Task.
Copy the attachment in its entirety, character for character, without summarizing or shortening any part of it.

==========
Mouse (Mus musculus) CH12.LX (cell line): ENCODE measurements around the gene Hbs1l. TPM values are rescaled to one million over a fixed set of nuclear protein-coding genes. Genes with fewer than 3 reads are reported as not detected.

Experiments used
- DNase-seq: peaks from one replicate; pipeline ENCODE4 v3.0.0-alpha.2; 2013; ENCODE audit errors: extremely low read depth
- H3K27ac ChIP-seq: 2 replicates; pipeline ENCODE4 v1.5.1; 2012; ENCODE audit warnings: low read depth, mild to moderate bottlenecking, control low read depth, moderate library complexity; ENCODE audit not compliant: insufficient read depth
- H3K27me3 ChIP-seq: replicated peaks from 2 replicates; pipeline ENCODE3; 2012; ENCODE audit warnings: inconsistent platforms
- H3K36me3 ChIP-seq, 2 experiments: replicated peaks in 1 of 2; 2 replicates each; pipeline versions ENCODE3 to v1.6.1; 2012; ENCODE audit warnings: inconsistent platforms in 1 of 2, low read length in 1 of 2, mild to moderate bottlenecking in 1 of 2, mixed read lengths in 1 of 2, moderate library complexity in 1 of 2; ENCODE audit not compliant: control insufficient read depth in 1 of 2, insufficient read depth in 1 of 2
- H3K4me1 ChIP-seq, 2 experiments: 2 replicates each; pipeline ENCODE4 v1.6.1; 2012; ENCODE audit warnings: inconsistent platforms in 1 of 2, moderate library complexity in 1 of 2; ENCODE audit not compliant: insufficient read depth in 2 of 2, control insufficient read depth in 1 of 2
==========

Mouse (Mus musculus) CH12.LX (cell line): ENCODE measurements around the gene Hbs1l. TPM values are rescaled to one million over a fixed set of nuclear protein-coding genes. Genes with fewer than 3 reads are reported as not detected.

Experiments used
- DNase-seq: peaks from one replicate; pipeline ENCODE4 v3.0.0-alpha.2; 2013; ENCODE audit errors: extremely low read depth
- H3K27ac ChIP-seq: 2 replicates; pipeline ENCODE4 v1.5.1; 2012; ENCODE audit warnings: low read depth, mild to moderate bottlenecking, control low read depth, moderate library complexity; ENCODE audit not compliant: insufficient read depth
- H3K27me3 ChIP-seq: replicated peaks from 2 replicates; pipeline ENCODE3; 2012; ENCODE audit warnings: inconsistent platforms
- H3K36me3 ChIP-seq, 2 experiments: replicated peaks in 1 of 2; 2 replicates each; pipeline versions ENCODE3 to v1.6.1; 2012; ENCODE audit warnings: inconsistent platforms in 1 of 2, low read length in 1 of 2, mild to moderate bottlenecking in 1 of 2, mixed read lengths in 1 of 2, moderate library complexity in 1 of 2; ENCODE audit not compliant: control insufficient read depth in 1 of 2, insufficient read depth in 1 of 2
- H3K4me1 ChIP-seq, 2 experiments: 2 replicates each; pipeline ENCODE4 v1.6.1; 2012; ENCODE audit warnings: inconsistent platforms in 1 of 2, moderate library complexity in 1 of 2; ENCODE audit not compliant: insufficient read depth in 2 of 2, control insufficient read depth in 1 of 2